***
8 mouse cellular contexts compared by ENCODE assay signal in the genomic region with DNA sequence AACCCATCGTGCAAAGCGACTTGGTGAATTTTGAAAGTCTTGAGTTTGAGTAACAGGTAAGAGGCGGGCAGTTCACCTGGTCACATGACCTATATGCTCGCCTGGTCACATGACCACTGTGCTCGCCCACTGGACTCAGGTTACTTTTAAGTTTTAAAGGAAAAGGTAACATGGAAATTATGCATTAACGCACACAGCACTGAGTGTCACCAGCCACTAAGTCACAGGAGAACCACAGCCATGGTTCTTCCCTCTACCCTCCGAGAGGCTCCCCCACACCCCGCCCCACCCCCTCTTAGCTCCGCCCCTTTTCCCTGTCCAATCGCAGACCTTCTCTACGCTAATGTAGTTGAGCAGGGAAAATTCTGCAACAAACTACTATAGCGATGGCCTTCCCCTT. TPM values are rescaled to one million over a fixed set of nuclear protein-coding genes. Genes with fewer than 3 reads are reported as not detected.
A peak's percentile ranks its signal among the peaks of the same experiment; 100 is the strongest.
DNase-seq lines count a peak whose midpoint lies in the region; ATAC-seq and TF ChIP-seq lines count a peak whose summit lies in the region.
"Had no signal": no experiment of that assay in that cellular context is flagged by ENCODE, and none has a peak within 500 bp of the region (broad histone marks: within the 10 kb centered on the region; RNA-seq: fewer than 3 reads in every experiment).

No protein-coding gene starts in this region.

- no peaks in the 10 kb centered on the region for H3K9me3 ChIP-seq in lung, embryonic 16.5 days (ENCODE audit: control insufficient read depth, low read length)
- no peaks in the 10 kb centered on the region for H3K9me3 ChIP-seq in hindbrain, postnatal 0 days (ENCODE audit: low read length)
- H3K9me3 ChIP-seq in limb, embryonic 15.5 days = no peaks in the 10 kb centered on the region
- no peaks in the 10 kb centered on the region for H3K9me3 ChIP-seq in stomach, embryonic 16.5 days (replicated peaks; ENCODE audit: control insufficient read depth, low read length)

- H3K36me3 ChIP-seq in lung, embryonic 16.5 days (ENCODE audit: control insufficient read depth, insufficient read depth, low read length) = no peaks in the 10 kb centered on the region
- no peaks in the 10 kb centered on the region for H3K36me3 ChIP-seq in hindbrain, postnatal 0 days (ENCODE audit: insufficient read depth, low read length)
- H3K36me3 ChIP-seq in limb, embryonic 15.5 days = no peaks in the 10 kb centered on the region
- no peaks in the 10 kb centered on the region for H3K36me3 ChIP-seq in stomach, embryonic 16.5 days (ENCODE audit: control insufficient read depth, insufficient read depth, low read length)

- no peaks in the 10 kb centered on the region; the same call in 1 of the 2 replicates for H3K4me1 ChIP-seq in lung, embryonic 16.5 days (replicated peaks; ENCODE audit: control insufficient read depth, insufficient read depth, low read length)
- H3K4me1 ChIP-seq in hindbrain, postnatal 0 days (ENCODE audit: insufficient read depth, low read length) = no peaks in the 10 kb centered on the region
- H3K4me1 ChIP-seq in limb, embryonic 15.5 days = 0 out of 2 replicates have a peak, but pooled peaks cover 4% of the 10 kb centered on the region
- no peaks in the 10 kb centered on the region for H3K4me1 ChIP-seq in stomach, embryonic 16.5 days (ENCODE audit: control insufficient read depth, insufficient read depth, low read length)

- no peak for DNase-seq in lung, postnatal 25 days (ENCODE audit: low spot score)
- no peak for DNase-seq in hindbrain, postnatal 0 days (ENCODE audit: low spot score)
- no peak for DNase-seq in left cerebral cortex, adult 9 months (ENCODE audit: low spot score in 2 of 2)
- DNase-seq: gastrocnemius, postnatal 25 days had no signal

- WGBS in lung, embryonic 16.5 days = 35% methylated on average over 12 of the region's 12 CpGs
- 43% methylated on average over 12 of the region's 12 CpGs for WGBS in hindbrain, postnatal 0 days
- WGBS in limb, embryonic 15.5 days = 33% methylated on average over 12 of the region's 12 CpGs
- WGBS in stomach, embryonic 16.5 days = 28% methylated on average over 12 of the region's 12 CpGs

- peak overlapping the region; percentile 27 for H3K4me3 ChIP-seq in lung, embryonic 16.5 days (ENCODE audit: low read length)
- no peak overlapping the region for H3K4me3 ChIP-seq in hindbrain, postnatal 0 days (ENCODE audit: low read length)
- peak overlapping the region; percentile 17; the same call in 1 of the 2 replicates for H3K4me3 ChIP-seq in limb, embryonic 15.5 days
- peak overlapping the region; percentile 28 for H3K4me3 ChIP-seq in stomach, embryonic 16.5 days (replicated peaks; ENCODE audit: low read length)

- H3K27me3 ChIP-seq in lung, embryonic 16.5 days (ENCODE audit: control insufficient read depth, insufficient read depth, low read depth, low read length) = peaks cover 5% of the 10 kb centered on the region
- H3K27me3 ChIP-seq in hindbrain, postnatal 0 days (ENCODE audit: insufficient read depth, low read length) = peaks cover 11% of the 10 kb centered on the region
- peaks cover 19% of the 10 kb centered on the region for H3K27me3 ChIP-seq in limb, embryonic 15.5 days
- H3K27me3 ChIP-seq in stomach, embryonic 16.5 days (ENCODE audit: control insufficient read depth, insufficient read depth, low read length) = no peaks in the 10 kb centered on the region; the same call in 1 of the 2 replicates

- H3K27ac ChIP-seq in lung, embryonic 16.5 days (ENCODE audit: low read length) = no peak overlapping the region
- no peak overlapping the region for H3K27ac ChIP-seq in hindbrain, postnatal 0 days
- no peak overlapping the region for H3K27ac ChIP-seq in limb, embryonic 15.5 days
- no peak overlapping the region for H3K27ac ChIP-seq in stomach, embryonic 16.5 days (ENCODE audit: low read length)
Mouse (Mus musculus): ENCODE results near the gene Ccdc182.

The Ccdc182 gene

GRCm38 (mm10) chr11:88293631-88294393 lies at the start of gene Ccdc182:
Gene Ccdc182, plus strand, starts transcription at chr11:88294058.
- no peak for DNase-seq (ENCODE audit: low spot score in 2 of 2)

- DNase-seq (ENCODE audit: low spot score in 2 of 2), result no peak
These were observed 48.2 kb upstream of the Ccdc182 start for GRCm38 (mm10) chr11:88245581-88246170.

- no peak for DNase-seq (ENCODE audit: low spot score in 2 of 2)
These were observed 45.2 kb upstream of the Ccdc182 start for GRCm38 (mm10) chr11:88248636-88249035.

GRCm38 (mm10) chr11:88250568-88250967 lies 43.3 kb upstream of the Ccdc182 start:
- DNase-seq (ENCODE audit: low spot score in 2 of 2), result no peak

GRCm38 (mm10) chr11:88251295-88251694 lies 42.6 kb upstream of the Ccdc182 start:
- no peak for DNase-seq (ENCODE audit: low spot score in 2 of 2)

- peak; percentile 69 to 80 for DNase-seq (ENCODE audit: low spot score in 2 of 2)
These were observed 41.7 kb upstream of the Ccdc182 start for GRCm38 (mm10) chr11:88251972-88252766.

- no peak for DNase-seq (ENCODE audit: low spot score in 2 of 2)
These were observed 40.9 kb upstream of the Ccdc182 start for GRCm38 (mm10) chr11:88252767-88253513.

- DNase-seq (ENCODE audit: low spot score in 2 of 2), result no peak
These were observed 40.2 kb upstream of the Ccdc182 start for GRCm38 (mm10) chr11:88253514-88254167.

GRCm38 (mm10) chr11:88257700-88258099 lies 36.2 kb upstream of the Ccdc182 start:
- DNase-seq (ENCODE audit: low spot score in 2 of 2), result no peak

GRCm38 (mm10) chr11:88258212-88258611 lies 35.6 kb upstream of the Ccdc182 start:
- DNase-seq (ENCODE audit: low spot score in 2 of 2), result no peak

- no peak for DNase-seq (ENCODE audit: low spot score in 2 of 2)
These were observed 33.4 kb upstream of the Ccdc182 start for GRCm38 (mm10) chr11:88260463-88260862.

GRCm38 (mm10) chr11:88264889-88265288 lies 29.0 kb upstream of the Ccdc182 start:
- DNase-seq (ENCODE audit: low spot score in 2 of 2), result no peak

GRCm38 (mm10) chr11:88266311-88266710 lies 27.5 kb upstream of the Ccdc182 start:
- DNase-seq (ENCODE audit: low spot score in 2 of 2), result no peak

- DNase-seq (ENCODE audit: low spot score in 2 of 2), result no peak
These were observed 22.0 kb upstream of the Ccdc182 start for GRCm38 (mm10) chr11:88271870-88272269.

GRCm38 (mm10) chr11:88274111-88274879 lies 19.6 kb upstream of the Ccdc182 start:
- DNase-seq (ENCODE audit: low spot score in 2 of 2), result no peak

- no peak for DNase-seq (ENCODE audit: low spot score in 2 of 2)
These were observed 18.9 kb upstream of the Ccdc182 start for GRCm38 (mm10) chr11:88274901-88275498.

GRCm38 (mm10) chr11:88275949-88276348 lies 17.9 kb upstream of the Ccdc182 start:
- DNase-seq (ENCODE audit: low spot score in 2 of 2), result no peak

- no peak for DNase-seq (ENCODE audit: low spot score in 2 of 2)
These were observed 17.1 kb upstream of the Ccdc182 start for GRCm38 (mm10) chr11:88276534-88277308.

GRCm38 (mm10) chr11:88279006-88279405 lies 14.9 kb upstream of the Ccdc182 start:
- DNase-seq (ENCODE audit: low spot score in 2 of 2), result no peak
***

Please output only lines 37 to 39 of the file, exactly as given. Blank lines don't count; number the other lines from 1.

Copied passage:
- no peak overlapping the region for H3K27ac ChIP-seq in stomach, embryonic 16.5 days (ENCODE audit: low read length)
Mouse (Mus musculus): ENCODE results near the gene Ccdc182.

The Ccdc182 gene